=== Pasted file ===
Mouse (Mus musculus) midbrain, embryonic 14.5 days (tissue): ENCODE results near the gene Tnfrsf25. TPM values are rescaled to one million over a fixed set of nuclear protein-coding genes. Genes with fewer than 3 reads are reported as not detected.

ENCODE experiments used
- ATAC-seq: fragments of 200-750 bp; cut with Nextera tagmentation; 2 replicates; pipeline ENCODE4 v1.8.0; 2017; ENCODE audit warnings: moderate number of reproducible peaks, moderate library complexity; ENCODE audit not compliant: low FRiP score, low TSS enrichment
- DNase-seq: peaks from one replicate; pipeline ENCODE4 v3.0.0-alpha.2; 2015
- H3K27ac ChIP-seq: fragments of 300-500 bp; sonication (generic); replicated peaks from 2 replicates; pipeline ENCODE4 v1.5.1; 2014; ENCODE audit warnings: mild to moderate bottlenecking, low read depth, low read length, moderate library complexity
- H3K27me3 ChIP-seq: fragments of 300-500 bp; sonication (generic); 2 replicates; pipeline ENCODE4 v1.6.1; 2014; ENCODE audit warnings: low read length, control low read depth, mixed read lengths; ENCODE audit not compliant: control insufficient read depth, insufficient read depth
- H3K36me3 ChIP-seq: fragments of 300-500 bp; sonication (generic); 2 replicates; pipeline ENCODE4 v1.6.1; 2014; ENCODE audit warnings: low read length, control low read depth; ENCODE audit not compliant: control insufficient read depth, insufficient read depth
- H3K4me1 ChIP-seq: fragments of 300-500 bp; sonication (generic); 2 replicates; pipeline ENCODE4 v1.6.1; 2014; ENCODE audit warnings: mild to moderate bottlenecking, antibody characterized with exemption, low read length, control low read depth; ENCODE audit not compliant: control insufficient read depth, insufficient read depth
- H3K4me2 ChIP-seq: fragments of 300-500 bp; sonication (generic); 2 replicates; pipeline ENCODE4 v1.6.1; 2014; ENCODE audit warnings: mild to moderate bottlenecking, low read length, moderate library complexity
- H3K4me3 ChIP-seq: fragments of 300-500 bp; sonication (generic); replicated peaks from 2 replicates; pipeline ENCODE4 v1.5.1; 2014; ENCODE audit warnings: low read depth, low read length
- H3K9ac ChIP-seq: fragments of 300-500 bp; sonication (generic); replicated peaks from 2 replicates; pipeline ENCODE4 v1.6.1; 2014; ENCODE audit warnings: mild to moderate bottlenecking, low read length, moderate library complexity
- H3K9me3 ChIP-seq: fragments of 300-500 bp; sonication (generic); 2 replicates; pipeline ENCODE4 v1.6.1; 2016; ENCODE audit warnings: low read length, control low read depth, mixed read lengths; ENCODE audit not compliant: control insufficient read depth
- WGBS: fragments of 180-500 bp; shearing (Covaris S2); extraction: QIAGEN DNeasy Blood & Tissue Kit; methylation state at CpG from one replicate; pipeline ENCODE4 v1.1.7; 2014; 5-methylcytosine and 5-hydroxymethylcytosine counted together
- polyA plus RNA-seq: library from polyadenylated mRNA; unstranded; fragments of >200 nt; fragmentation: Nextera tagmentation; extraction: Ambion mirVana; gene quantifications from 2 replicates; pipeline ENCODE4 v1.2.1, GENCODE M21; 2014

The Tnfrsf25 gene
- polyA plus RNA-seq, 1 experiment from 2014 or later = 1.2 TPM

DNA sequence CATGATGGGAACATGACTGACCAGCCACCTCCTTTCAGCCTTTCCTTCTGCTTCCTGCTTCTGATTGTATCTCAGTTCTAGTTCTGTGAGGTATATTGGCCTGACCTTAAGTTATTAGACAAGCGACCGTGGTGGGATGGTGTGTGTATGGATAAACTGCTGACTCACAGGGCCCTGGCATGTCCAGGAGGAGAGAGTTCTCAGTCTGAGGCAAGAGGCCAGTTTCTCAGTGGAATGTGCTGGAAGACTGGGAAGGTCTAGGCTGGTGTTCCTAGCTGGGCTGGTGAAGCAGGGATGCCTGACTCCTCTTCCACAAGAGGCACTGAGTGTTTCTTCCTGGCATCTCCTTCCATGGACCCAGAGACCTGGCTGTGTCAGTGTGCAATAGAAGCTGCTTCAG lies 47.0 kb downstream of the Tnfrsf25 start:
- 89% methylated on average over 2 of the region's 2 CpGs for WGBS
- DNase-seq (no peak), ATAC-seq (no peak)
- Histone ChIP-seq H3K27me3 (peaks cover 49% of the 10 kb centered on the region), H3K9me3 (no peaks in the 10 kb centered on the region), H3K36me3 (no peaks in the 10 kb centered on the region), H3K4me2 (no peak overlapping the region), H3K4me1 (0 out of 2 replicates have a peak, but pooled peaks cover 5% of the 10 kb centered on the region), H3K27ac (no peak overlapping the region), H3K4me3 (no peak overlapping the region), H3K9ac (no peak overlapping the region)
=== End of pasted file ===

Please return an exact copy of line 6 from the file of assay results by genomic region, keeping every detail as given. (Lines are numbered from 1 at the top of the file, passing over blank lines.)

- H3K27me3 ChIP-seq: fragments of 300-500 bp; sonication (generic); 2 replicates; pipeline ENCODE4 v1.6.1; 2014; ENCODE audit warnings: low read length, control low read depth, mixed read lengths; ENCODE audit not compliant: control insufficient read depth, insufficient read depth